by Sheryl Haft
illustrated by Jane Massey
Baby Boo, I Love You enrichment guide
Little ones love playing with their dolls! Celebrate that love with Baby-Boo, I Love You, and follow one imaginative little girl who adores playing mommy. And as she bathes, feeds, and frolics with her doll, she emulates a nurturing parent-child relationship, showing the universal joys of being cared for and cherished.
This picture book is perfect for all those little ones out there who have that special lovey whether it’s a doll or stuffed animal. They love, care for and nurture that sweet lovey and take it everywhere. The book explores this with a little girl and her special doll. I also think this might be a good picture book for a young toddler or early preschooler who is getting ready to become a big brother or sister soon. Pair Baby Boo, I Love You with a special lovey and you’ve got a great I’m a big brother/sister gift. For us we took our oldest to Build A Bear she picked out her special animal after we had her little sister (who isn’t so little anymore. Where do the years go). The author has come up with a great enrichment activity guide with some fun simple stuff to do. This would be a fun bonding time for the older sibling when sometimes they feel a little left out. Overall I really thought this picture book was sweet and will remember it when I have a baby shower or new baby gift to give.
Thank you so much Penguin Young Readers and Nancy Paulsen Books for sending me a copy of Baby Boo, I Love You. All thoughts and opinions are my own and not influenced by the free book.
by Tara Goedjn
No one knows what really happened on the beach where Roxanne Cole’s body was found, but her boyfriend, Cage, took off that night and hasn’t been seen since. Until now. One year—almost to the day—from Ro’s death, when he knocks on the door of Blue Gate Manor and asks where she is.
Cage has no memory of the past twelve months. According to him, Ro was alive only the day before. Ro’s sister Mae wouldn’t believe him, except that something’s not right. Nothing’s been right in the house since Ro died.
And then Mae finds the little green book. The one hidden in Ro’s room. It’s filled with secrets—dangerous secrets—about her family, and about Ro. And if what it says is true, then maybe, just maybe, Ro isn’t lost forever.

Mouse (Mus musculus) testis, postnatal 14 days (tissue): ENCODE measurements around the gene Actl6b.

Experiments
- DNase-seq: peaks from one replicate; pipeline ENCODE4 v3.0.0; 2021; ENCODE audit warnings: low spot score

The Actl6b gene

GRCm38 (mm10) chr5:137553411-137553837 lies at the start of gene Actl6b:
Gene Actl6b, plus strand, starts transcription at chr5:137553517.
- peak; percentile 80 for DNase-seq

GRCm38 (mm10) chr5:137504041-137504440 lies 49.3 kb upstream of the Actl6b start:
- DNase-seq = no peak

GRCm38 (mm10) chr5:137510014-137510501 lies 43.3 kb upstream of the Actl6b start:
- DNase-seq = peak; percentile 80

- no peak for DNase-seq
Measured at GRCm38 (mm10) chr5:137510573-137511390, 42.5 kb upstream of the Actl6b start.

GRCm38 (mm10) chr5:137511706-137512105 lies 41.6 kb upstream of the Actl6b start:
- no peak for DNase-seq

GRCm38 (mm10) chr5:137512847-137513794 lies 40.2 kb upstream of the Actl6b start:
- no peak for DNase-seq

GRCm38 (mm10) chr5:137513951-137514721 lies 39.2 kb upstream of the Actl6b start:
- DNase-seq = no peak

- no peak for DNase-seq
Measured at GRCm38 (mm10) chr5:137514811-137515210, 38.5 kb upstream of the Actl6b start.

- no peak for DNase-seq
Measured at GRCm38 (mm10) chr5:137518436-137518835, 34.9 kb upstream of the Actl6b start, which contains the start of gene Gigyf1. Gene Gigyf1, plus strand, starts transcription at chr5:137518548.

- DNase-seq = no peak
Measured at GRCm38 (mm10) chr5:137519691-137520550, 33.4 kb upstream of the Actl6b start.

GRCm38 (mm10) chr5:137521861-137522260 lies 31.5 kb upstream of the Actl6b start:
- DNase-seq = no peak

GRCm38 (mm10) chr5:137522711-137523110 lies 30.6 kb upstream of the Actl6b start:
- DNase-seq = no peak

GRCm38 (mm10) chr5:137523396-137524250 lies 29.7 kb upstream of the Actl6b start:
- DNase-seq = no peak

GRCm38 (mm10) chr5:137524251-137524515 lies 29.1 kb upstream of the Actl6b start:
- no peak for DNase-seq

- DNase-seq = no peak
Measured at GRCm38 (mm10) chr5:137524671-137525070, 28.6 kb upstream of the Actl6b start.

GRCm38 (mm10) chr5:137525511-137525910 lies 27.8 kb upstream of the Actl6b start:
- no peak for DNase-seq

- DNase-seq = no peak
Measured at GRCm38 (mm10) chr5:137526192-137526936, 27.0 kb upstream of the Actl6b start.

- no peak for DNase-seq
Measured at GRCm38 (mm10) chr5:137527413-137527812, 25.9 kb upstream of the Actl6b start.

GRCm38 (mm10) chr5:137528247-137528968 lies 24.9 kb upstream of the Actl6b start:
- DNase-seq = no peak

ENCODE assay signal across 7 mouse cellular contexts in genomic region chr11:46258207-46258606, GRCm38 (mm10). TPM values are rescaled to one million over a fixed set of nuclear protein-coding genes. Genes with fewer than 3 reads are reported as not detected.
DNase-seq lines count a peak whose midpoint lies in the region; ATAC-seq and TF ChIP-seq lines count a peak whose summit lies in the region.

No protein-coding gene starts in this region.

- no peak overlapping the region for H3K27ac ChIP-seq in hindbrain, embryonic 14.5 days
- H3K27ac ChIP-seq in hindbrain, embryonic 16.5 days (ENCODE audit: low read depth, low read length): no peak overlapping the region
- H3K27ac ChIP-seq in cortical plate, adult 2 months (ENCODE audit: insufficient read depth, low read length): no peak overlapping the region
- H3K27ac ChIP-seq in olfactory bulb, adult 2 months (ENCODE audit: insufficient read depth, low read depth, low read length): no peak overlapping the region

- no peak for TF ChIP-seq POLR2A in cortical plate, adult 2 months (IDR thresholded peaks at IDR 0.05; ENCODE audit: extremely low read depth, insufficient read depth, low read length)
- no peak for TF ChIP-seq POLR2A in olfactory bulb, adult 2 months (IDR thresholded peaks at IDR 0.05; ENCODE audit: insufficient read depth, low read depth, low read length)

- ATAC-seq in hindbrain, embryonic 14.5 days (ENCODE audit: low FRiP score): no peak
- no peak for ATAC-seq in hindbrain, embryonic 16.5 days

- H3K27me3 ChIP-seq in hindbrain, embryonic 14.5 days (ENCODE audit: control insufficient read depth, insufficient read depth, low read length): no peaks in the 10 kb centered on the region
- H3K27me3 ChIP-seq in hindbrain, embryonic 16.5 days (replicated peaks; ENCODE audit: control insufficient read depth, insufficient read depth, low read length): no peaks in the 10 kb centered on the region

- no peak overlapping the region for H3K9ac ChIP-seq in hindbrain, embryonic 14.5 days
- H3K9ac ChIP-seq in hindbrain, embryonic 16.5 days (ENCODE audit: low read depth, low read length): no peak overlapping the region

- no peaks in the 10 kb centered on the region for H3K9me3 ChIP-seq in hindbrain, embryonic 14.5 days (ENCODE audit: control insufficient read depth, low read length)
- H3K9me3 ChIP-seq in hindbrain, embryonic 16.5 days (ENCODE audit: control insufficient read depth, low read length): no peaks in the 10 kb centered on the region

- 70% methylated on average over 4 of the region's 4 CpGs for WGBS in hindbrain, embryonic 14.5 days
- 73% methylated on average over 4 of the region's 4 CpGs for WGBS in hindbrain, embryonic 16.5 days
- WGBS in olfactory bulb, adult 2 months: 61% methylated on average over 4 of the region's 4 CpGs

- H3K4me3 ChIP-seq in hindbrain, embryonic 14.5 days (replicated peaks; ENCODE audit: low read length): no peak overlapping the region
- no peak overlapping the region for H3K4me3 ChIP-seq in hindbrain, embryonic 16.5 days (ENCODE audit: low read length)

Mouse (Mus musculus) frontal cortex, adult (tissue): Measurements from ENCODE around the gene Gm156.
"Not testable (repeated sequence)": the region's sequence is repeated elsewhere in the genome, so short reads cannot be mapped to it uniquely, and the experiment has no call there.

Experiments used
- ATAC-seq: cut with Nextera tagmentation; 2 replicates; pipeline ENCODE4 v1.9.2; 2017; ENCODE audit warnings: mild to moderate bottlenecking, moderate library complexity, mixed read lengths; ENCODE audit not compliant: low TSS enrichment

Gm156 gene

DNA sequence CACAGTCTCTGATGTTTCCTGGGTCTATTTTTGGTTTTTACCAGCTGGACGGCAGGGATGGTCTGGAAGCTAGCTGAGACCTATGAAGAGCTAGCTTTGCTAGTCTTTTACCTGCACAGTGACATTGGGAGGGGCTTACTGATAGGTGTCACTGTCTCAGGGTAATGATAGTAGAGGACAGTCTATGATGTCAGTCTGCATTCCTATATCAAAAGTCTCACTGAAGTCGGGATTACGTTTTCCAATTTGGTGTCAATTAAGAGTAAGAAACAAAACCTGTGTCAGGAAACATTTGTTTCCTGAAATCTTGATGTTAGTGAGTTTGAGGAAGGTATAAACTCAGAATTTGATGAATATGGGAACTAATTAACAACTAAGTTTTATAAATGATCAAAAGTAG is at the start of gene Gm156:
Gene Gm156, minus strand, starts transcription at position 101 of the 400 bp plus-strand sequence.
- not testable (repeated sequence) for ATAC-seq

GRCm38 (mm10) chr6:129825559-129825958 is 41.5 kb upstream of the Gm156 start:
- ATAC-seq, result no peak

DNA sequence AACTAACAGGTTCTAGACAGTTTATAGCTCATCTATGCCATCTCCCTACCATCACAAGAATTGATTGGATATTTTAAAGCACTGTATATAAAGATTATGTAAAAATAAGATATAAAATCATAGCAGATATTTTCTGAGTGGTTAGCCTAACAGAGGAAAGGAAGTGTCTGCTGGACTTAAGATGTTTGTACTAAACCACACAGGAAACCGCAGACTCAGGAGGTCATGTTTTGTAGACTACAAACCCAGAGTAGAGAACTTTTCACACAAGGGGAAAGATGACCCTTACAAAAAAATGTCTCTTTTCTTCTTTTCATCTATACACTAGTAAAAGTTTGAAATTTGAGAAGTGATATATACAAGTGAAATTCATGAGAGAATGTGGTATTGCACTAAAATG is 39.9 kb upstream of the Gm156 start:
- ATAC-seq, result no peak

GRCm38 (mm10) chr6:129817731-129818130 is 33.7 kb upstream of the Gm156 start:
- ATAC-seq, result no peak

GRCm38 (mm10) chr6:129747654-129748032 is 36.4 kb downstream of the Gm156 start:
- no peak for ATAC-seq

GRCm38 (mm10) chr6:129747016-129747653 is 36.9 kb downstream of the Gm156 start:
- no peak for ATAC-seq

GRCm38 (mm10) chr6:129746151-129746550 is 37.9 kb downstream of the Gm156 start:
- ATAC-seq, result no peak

And maybe there are secrets better left to the dead
The Breathless is a gothic book I wouldn’t call it horror but it has that spooky mystery undertone to it. It was an OK book for my YA reader and I. The book just didn’t hold it in the creepy spooky category for us. Maybe its the fact that I read a lot of these types of books on my own in the past and even to this day. For me I just didn’t click with the book or characters. I did loan it to a friend who doesn’t like real creepy books and she said it was scary for her. So I’m thinking The Breathless would be the perfect book for readers looking to decide if this type of genre is their cup of tea. I think I was expected something different when I started reading it. Overall I think this is a hard one to rate because some will love it and some won’t and it really just depends on what your definition of creepy scary is.
Thank you Delcorte Press for sending me a copy of The Breathless. All thoughts and opinions are my own and not influenced by the free book.
by Mike Lupica
Clay is a quarterback’s dream. When he zips across the field, arms outstretched, waiting for the ball to sail into his hands, there’s no denying him the catch. Like most Texans, Clay is never more at home than when playing football. And his coach, a former star player for the Dallas Cowboys, is just like a second father. But as the football season kicks off, Clay begins to notice some odd behavior from his coach—lapses in his memory and strange mood swings. The conclusion is painful, but obvious: Coach Cooper is showing side effects of the many concussions he sustained during his playing days. As Clay’s season wears on, it becomes clear that the real victory will be to help his coach walk onto that famous star logo in the middle of Cowboys Field one last time—during a Thanksgiving day ceremony honoring him and his former Super Bowl-winning teammates.